This is a very unique recipe developed by "BierMuncher" and placed third in Homebrew Talk's Top 100 Recipes. The creator of this recipe characterizes it as "a very simple cream ale" This beer is named after the three grains it is comprised of, Barley, Rice and Corn.
New to Brewing or just need a refresher? Check out our "New To Brewing Guide" for easy to follow instructions for extract or all grain brewing!
To fully appreciate this beer you have to read the interview below:
*note, one of the ingredients in this recipe is a pound of "minute rice" Because this is not a normal home brewing ingredient and it is an item commonly in a home we do not include this in the ingredients.
- Batch Size: 5 Gallons
- Mash at 152 degrees
- Est. Original Gravity: 1.040 SG
- Est. Final Gravity: 1.005 SG
- Est. Alcohol by Volume: 4.59%
- Bitterness: 14.3 IBUs
- Est. Color: 2.9 SRM
- Ferment at 68 Degrees
- Pale Malt
- Flaked Corn
Cream of Three Crops Interview with Biermuncher
Question #1. How did you start brewing?
Answer: It started with the perennially popular “Mr. Beer Kit” my wife bought me for Christmas in 2006. The resulting batch was predictably yeasty and tangy, but something about this gimmicky brew kit sparked in me a deeper interest. I’d brewed a couple batches about 15 years earlier using a more conventional bucket setup, but the lack of ingredients at that time left me with disappointing beers and after just a couple of batches, I stowed the equipment away in my basement. Maybe it was the magic of listening to the yeast churn away in the Mr. Beer fermenter. Maybe it was the bready smell coming from the airlock. Maybe it was just the idea that I was making my own beer. Of course it could have been that I was just deathly bored in the middle of the winter. Whatever the reason, before the Mr. Beer batch was more than 3 days old, I dug out the old equipment, ran to the local Homebrew Shop to buy whatever pieces of equipment I was missing, and was heading home with a recommended recipe kit. My original brewing equipment was back at work. No sooner had I pitched the yeast in this new batch of beer, than I was running back to the LHBS and buying more buckets, more ingredients and working my way through a LOT of Sam Adams to procure the cherished empty bottles. That winter, I brewed 8 consecutive weekends. By the 4th batch, I was into all grain. When I wasn’t brewing, I was scavenging for materials and building my own brewing equipment. I was hooked.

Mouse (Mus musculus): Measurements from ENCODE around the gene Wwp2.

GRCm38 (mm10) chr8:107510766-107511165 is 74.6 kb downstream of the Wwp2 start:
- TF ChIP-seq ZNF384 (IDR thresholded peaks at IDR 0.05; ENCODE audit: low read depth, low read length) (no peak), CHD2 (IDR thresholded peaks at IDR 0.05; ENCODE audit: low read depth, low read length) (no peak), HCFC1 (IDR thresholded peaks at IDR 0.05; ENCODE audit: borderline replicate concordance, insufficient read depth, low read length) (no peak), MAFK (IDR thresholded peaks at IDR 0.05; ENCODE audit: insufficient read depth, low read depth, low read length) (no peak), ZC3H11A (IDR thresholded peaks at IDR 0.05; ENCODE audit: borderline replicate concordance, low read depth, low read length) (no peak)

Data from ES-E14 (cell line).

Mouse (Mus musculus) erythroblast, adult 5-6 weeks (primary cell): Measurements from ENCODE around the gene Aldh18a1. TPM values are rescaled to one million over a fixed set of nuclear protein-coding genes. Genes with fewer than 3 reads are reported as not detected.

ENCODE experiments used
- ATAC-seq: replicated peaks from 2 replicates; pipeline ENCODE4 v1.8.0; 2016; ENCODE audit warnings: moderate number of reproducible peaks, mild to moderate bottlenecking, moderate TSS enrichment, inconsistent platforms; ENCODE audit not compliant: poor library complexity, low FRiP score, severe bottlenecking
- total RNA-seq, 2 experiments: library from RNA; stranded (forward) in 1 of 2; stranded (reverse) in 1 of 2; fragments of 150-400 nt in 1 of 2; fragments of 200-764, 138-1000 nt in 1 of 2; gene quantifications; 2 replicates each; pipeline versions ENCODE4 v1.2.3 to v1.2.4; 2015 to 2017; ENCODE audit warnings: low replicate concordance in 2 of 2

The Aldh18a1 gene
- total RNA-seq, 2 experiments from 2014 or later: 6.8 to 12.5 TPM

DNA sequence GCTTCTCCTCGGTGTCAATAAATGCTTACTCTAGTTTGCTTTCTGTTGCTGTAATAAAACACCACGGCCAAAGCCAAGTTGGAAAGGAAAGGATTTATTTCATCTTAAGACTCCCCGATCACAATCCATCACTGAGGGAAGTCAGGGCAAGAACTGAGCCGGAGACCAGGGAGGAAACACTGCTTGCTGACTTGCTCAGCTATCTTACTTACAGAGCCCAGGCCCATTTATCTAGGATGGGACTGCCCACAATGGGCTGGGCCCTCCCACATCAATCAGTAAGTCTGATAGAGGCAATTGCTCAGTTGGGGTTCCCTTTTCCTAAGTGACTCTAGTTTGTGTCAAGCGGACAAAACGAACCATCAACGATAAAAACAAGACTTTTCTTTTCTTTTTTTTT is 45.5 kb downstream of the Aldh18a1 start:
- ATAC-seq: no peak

Question #2. When in your homebrewing career did you make your first beer that you considered more than just “good”?
Answer: It was maybe my third or fourth all grain batch. I was trying to dial in a good Blue Moon clone. Keep in mind, this was 2007 so all of the spiced wit bier offshoots like Shocktop were still a thing of the future. Once I dropped in that strainer bag of crushed coriander and shredded orange peel into my keggle, the brew shop smelled amazing. I knew this was going to be a good one. I was still doing five gallon batches back then, and I was force carbing (using the shake method) my beers because I was impatient and my kegerator was still new. Sharing with family and friends who stopped by, that beer didn’t last more than a week and THAT is when I knew my homebrewed beer could be every bit as good as anything bought off the shelf or drawn into a pint glass.